Bunsik (분식; 粉食) is a generic term used to refer to inexpensive Korean dishes available at bunsikjeom (분식점) or bunsikjip (분식집) snack restaurants. Since the term bunsik literally means "food made from flour," foods such as ramyeon and bread can be considered bunsik. However, the modern definition of the term also includes other dishes served at bunsik restaurants that can be had in large portions at low prices, such as gimbap, tteokbokki, ramyeon, rabokki (tteokbokki with ramyeon), sundae, odeng, twigim (fried dishes), and others.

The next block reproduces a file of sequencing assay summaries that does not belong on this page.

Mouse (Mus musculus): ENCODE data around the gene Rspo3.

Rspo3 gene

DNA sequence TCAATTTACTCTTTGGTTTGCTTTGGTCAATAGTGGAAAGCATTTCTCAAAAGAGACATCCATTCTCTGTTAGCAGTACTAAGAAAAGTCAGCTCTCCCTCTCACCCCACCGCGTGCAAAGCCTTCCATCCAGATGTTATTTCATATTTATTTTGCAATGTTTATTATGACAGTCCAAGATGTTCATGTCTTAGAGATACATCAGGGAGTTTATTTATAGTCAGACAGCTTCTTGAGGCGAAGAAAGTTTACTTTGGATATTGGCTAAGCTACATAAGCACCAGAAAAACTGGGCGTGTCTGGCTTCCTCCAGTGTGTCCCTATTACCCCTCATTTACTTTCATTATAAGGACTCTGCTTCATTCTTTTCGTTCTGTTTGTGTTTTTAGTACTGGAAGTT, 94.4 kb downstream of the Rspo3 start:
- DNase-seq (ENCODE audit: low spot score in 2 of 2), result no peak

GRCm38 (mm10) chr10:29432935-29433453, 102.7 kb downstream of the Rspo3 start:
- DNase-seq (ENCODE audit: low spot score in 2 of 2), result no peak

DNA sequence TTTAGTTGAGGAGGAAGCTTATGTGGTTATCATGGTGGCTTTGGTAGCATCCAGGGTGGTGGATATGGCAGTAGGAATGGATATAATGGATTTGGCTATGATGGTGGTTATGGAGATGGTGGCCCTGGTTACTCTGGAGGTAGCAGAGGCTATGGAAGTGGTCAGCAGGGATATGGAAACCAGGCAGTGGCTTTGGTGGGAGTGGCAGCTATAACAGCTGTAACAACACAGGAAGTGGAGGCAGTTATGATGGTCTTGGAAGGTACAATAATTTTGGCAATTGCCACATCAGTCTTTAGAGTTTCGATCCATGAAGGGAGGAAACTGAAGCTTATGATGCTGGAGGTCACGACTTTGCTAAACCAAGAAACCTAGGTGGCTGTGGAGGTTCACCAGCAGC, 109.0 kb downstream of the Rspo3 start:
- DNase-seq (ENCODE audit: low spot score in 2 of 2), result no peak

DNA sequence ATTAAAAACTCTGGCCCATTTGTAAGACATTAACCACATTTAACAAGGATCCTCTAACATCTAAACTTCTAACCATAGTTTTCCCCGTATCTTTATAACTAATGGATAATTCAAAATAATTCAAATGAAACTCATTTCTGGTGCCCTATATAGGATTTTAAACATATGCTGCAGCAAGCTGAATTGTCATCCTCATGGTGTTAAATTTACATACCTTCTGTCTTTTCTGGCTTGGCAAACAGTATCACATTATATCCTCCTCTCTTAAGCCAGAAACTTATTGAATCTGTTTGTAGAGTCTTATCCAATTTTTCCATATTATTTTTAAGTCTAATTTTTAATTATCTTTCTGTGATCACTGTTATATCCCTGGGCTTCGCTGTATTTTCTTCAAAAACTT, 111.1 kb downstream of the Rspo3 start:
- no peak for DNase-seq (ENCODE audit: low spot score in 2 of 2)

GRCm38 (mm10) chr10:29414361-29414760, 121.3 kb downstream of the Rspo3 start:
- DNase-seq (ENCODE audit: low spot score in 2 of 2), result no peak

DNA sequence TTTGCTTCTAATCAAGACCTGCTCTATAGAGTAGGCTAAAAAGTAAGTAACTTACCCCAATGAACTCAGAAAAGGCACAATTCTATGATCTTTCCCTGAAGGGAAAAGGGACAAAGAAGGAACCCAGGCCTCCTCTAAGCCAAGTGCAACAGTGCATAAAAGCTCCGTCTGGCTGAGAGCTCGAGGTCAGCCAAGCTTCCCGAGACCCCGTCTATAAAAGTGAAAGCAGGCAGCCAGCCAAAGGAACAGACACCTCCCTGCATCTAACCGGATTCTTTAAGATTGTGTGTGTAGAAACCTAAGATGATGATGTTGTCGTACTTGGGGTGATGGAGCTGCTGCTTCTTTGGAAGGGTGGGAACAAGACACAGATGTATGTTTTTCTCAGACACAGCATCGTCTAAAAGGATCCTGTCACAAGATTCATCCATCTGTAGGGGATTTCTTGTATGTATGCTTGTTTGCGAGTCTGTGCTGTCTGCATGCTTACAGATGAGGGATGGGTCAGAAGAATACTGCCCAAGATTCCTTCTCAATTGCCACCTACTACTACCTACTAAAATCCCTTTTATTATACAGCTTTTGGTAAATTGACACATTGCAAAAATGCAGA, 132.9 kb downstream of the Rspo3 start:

During the 1960s, rice was scarce in South Korea, and the government was prompted to promote bunsik as an alternative. Committees were set up in each region to encourage public organizations, schools, and government offices to lead the movement. Restaurants were guided to use more barley and wheat flour while sales of rice-based foods were banned on certain days of the week. Government run restaurants in official buildings were banned from selling rice dishes altogether. This effort lasted until 1976.